Posts Tagged ‘shareski’

Seattle Pan HDR--Over 20k Views by papalars, on Flickr
Creative Commons Attribution-No Derivative Works 2.0 Generic License  by  papalars 

It’s been almost a week since our final class of #eci831 and I’m still in the process of reflecting on the course and how I will utilize this learning in the future. As I mentioned in my final summary, my journey in the digital world is far from over and has been given a “shot in the arm” from this course.

Recently I had a chance to meet one of my #eci831 classmates in-person. After introducing ourselves, our conversation focused on how much we had learned and how impressed we were by the course. This post will focus on some of the work and learning that I experienced in #eci831. Although my journey in #eci831 is now finished, the learning will continue and with this I will continue to post in this blog as much as I can.

I started my blog posts by discussing the impact of extra-curricular activities and students performance. Through this post, I received some great feedback from my classmates which motivated me to continue writing.

As the course progressed, my writing began to focus on some of the tools we were learning about. I enjoyed learning more about and then writing about it in this blog. My experimentation with a 5-card Flickr Story was also a positive experience for me in the course and one that I appreciated in a technical and creative way.  Again, great feedback from the class.

My blog entries also commented on some of the guest presenters we were fortunate to have present to us.  Some of my blog entries reflected on presenters such as Dean Shareski, Stephen Downes, and Alan Levine.

As mentioned, I will continue with this blog and I am interested to see the direction that it takes now that I have completed #eci831.

Thanks again to Dr. Couros, our guest presenters of of course my classmates for providing me with such a rich educational experience.

All the best, please keep in touch and have a great 2nd last week before holidays!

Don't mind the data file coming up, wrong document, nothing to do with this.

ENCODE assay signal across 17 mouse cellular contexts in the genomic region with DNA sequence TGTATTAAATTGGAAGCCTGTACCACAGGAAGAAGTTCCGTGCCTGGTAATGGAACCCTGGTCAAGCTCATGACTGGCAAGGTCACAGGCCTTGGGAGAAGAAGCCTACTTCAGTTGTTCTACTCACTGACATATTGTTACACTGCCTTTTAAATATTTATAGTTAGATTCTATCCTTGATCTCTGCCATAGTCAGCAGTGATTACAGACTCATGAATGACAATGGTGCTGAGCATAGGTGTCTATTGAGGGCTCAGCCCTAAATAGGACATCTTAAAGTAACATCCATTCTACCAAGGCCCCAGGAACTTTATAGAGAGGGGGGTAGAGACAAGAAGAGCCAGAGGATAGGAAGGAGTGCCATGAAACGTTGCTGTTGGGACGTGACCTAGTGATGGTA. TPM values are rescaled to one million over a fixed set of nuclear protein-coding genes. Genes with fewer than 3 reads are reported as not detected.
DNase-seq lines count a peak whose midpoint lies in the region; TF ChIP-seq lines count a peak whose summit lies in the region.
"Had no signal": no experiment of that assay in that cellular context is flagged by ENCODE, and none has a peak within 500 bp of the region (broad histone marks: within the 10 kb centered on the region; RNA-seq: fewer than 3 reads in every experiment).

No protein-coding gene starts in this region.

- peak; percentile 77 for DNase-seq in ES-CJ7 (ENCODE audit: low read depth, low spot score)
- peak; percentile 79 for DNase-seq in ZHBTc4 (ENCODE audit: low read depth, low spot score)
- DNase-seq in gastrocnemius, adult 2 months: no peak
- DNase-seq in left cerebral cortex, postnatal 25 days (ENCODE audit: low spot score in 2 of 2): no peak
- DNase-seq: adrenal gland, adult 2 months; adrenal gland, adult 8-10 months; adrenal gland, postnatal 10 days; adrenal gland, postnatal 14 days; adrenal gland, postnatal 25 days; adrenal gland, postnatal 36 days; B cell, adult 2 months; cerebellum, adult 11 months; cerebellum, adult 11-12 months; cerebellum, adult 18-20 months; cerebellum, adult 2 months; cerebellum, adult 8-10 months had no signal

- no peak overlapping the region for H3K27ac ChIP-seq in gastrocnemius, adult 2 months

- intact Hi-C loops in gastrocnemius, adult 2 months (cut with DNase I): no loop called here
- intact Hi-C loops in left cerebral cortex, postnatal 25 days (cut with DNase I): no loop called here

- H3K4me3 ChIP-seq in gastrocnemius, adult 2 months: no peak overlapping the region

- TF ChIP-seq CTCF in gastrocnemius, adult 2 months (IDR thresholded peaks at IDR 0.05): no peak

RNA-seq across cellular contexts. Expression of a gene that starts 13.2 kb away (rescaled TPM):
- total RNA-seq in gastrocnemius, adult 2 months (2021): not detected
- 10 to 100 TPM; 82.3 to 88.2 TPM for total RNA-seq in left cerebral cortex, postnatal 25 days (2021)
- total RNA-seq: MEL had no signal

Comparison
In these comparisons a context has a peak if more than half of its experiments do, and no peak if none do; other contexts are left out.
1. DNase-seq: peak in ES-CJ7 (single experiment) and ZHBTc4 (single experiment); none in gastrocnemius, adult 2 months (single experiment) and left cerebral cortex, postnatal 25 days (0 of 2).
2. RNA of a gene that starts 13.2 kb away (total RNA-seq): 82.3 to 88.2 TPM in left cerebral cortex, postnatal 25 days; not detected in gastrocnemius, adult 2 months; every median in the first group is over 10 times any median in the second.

The Sharing Continues!

Posted: November 7, 2011 in Uncategorized
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teacher by linsight, on Flickr
Creative Commons Attribution-Noncommercial-No Derivative Works 2.0 Generic License  by  linsight 

As many of my #eci831 classmates have shared, Dean Shareski’s presentation to #eci831 was informative, uplifting and in my opinion, “required reading” for all educators.

To start this post, I would like to share a humorous bit from The Office demonstrating, perhaps, to much sharing using WUPHF and some of the complexities of being connected. I think, although ridiculous and meant for a laugh, Ryan’s idea of sharing speaks to the need of wanting to be connected and Kelly’s frustrations may speak to some of ours. 🙂

As an educator, I have had both negative and very positive experiences with sharing. Reflecting on my experiences, the positive benefits of sharing far outweigh some of the perceived negatives of sharing.  I have developed a “Top 10” list of the positive benefits of sharing that I have experienced as an educator:

As an educator, when I share and/or am shared with, I…

1) will positively collaborate with colleagues leading to academic improvement for students.

2) am able to collect more classroom resources.

3) experience new approaches and teaching strategies.

4) hear different perspectives on complex issues.

5) learn about new technology that can be used to engage students.

6) can recognize ways to re-focus my instruction.

7) learn from the negative and positive experiences of my colleagues.

8) support colleagues new (or maybe not so new) to the profession.

9) demonstrate that I am only human and share many of the same experiences as my students.

10)continue to journey as a life-long learner and will never settle for “good enough.”

I would like to thank all of my classmates for sharing.  I enjoy your blog posts and find your thoughts, observations and experiences to be extremely valuable.  Thanks for sharing and have a great week!

PS – I strongly suggest reading Dean Shareski’s latest blog post – Looking for Positive Deviants.